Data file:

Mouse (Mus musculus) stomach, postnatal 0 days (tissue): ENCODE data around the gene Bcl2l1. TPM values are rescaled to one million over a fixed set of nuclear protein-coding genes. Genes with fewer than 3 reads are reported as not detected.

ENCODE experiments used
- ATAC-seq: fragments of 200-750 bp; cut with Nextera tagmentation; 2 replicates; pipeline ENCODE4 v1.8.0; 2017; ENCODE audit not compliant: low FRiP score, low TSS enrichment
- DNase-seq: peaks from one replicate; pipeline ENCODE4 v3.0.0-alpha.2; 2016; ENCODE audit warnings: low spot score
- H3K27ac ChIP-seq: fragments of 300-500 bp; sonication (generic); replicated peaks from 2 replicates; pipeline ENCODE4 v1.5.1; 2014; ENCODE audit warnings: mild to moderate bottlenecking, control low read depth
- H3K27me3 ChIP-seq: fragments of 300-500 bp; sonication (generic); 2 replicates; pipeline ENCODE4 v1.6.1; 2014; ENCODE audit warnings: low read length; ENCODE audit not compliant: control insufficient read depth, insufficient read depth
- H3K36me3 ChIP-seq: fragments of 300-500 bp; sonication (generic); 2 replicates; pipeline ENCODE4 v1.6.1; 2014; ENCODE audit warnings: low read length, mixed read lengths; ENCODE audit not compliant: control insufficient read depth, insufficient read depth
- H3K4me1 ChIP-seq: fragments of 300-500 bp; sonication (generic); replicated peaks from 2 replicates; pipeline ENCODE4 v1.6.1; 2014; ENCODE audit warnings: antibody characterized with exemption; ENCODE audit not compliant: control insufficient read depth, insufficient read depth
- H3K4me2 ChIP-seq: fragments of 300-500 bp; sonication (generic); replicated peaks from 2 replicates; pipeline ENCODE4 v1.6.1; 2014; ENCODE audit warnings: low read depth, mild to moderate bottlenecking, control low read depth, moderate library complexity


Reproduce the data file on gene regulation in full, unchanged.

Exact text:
Mouse (Mus musculus) stomach, postnatal 0 days (tissue): ENCODE data around the gene Bcl2l1. TPM values are rescaled to one million over a fixed set of nuclear protein-coding genes. Genes with fewer than 3 reads are reported as not detected.

ENCODE experiments used
- ATAC-seq: fragments of 200-750 bp; cut with Nextera tagmentation; 2 replicates; pipeline ENCODE4 v1.8.0; 2017; ENCODE audit not compliant: low FRiP score, low TSS enrichment
- DNase-seq: peaks from one replicate; pipeline ENCODE4 v3.0.0-alpha.2; 2016; ENCODE audit warnings: low spot score
- H3K27ac ChIP-seq: fragments of 300-500 bp; sonication (generic); replicated peaks from 2 replicates; pipeline ENCODE4 v1.5.1; 2014; ENCODE audit warnings: mild to moderate bottlenecking, control low read depth
- H3K27me3 ChIP-seq: fragments of 300-500 bp; sonication (generic); 2 replicates; pipeline ENCODE4 v1.6.1; 2014; ENCODE audit warnings: low read length; ENCODE audit not compliant: control insufficient read depth, insufficient read depth
- H3K36me3 ChIP-seq: fragments of 300-500 bp; sonication (generic); 2 replicates; pipeline ENCODE4 v1.6.1; 2014; ENCODE audit warnings: low read length, mixed read lengths; ENCODE audit not compliant: control insufficient read depth, insufficient read depth
- H3K4me1 ChIP-seq: fragments of 300-500 bp; sonication (generic); replicated peaks from 2 replicates; pipeline ENCODE4 v1.6.1; 2014; ENCODE audit warnings: antibody characterized with exemption; ENCODE audit not compliant: control insufficient read depth, insufficient read depth
- H3K4me2 ChIP-seq: fragments of 300-500 bp; sonication (generic); replicated peaks from 2 replicates; pipeline ENCODE4 v1.6.1; 2014; ENCODE audit warnings: low read depth, mild to moderate bottlenecking, control low read depth, moderate library complexity